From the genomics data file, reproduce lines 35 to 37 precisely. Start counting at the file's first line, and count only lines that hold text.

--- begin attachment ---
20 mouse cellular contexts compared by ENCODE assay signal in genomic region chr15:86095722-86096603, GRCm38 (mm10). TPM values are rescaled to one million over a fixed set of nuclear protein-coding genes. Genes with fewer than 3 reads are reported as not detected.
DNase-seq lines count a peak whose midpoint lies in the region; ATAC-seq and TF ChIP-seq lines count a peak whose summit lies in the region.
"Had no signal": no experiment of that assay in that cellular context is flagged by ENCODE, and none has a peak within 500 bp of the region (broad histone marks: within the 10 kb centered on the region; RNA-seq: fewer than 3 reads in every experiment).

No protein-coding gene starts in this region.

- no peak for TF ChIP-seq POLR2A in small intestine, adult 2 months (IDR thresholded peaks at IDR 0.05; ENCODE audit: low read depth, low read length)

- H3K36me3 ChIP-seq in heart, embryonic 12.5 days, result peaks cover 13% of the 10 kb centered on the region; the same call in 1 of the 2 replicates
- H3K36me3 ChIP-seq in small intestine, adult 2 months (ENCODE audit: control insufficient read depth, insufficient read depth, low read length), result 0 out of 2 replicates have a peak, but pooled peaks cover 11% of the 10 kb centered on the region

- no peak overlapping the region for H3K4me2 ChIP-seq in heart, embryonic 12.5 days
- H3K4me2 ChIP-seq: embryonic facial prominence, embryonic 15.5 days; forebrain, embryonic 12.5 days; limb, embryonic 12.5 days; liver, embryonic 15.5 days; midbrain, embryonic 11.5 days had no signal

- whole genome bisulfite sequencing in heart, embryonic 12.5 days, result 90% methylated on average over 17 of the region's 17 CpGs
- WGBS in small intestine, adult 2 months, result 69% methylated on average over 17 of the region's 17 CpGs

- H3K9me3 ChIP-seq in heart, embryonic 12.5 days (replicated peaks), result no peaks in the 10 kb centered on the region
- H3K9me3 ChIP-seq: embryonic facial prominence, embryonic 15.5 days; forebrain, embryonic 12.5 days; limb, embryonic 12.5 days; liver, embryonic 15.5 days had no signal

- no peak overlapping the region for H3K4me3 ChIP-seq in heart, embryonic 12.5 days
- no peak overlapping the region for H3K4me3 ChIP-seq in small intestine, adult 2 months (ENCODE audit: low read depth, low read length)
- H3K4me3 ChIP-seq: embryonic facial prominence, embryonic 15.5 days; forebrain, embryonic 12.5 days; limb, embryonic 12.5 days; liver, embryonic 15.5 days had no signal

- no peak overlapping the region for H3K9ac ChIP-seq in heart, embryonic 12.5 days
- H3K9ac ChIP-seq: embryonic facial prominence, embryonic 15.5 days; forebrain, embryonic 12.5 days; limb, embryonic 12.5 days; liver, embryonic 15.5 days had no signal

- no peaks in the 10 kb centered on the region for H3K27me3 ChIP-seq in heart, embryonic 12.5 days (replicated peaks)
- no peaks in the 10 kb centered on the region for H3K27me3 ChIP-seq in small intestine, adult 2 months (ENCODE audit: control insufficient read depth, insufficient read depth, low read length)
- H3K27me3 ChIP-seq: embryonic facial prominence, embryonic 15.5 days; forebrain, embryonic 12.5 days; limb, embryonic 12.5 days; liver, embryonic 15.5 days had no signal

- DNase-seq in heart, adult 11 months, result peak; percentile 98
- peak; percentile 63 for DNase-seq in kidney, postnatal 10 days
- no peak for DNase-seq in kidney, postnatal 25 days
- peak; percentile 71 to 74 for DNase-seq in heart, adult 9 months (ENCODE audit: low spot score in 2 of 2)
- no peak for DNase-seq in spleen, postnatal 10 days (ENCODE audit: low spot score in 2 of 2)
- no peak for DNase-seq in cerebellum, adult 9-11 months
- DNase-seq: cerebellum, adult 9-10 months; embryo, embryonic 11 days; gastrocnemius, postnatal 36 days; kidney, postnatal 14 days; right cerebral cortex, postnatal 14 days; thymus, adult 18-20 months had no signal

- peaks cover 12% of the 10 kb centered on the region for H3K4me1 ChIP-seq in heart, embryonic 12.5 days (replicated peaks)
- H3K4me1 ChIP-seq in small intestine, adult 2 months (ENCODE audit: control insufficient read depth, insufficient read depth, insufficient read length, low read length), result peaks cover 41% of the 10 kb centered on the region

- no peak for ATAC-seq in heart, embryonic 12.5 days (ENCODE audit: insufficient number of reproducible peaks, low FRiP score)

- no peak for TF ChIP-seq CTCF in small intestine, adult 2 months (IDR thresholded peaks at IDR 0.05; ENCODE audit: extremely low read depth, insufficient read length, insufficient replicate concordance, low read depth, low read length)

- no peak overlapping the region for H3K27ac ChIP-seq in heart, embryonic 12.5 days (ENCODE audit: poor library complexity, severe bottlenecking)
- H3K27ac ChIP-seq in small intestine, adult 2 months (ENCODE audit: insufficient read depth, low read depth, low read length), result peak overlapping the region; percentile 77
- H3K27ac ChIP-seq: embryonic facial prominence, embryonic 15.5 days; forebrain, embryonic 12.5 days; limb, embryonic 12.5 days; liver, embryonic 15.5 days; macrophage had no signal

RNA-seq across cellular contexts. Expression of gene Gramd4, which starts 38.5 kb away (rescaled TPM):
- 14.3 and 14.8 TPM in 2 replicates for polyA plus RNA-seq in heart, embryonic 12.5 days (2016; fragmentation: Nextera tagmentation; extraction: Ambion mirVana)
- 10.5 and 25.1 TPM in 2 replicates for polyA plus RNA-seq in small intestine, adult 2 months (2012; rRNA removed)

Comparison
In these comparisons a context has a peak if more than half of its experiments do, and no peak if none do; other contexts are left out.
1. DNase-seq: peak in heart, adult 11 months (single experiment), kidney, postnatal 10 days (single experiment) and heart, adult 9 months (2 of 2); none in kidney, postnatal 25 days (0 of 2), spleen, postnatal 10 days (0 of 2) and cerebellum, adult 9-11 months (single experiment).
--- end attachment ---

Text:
- H3K27ac ChIP-seq: embryonic facial prominence, embryonic 15.5 days; forebrain, embryonic 12.5 days; limb, embryonic 12.5 days; liver, embryonic 15.5 days; macrophage had no signal

RNA-seq across cellular contexts. Expression of gene Gramd4, which starts 38.5 kb away (rescaled TPM):
- 14.3 and 14.8 TPM in 2 replicates for polyA plus RNA-seq in heart, embryonic 12.5 days (2016; fragmentation: Nextera tagmentation; extraction: Ambion mirVana)